FDA releases its Technology Modernization Action Plan
The Food and Drug Administration wants to close the gap between scientific and biomedical advances and the technologies required to translate those advances into new patient therapies.
To address the problem, the FDA has developed a Technology Modernization Action Plan (TMAP) that lays out the agency’s short-term actions (for 12 to 24 months) to modernize its use of information technology, including hardware, software, data and analytics.
“The TMAP provides a sturdy technological foundation for development of FDA’s ongoing strategy around data itself—a strategy for the stewardship, security, quality control, analysis and real-time use of data—that will accelerate the path to better therapeutic and diagnostic options for patients and clinical care providers, and better tools to enhance and promote public health,” states the plan.
The agency notes that rapidly evolving technologies “feature increased biological complexity, complex data and software technology, and personalization and precision of interventions,” and the FDA must be prepared for near-term modernization of its hardware and software.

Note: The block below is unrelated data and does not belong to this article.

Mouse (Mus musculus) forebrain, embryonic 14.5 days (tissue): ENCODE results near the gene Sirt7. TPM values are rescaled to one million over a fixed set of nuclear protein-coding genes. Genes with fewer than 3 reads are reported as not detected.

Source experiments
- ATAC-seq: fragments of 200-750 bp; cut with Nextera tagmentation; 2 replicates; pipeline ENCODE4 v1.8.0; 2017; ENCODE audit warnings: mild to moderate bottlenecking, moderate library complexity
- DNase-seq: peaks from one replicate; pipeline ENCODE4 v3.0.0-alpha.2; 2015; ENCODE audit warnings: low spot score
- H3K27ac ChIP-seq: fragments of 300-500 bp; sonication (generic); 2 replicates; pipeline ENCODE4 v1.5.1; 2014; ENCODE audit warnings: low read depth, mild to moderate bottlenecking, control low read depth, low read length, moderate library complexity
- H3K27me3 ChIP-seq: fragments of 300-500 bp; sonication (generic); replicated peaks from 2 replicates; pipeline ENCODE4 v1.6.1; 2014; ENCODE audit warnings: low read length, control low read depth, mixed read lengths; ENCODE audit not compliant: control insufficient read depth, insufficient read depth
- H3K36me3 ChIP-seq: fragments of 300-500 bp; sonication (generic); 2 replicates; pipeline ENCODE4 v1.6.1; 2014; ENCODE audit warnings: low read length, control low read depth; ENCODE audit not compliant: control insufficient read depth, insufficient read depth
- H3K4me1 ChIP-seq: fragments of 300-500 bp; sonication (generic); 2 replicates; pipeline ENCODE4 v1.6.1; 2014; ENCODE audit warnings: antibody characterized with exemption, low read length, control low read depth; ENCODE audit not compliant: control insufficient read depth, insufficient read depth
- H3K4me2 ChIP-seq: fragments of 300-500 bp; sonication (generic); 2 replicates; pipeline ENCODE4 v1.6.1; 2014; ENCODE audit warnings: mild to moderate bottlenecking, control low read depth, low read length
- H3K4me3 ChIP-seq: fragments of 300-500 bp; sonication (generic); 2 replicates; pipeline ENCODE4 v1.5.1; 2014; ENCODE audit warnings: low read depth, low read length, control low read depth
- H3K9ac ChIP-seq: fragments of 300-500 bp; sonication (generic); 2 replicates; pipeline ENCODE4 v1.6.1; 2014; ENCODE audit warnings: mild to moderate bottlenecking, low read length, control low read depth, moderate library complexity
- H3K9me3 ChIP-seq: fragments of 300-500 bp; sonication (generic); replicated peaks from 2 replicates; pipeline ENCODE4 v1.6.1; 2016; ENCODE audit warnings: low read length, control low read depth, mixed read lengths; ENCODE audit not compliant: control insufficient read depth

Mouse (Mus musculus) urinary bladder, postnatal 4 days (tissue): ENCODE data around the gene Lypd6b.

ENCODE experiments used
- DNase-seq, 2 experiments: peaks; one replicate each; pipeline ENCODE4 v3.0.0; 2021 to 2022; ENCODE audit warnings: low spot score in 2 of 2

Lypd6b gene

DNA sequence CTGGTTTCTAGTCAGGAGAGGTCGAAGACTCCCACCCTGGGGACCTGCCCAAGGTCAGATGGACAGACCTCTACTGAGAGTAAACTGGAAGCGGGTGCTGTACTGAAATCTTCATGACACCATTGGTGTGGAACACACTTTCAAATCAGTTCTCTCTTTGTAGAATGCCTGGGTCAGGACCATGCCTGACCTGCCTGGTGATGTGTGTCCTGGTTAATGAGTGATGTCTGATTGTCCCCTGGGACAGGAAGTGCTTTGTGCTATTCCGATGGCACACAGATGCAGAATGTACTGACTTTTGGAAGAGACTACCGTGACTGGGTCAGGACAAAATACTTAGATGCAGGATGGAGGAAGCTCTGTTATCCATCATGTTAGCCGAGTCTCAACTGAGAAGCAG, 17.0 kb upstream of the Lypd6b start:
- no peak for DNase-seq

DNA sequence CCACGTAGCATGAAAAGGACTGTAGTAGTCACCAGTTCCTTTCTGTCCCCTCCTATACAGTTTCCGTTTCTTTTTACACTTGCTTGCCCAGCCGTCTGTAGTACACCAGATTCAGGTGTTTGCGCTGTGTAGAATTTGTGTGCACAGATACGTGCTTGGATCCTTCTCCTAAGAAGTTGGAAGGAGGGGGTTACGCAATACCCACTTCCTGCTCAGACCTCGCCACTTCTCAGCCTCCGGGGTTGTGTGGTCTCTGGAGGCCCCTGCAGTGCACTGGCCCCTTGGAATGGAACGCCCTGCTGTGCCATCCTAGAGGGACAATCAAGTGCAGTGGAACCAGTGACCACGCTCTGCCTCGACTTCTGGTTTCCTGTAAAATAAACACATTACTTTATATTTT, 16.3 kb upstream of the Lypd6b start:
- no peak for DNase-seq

“Foundational requirements for a modern FDA technology infrastructure include virtual data storage (the cloud), problem-specific software development (devops), and solutions for efficiently exchanging data,” according to the agency’s plan.
What the FDA requires is the infrastructure to “securely receive, store, exchange, link and analyze data; careful attention to data quality, integrity and security; analyses at scale, including real-time dashboards, blockchain, appropriate strategies for both structured and unstructured data, and artificial intelligence; and a learning culture that continuously builds on prior knowledge.”
The TMAP will “provide the operational experience needed to evaluate the resources needed to achieve future capabilities, including a modern data infrastructure for FDA and novel applications of artificial intelligence and other capabilities to FDA’s regulatory mission.”
The agency is starting to leverage real-world data gathered from electronic health records, lab tests, wearable devices, insurance claims and even social media to improve regulatory decisions regarding drugs and biologics.
“FDA needs to have a technical infrastructure that can accept, evaluate and analyze novel sources of data (e.g., real-world data) and apply that data to regulatory decision making,” according to the agency. “Building this infrastructure is a primary goal of the TMAP.”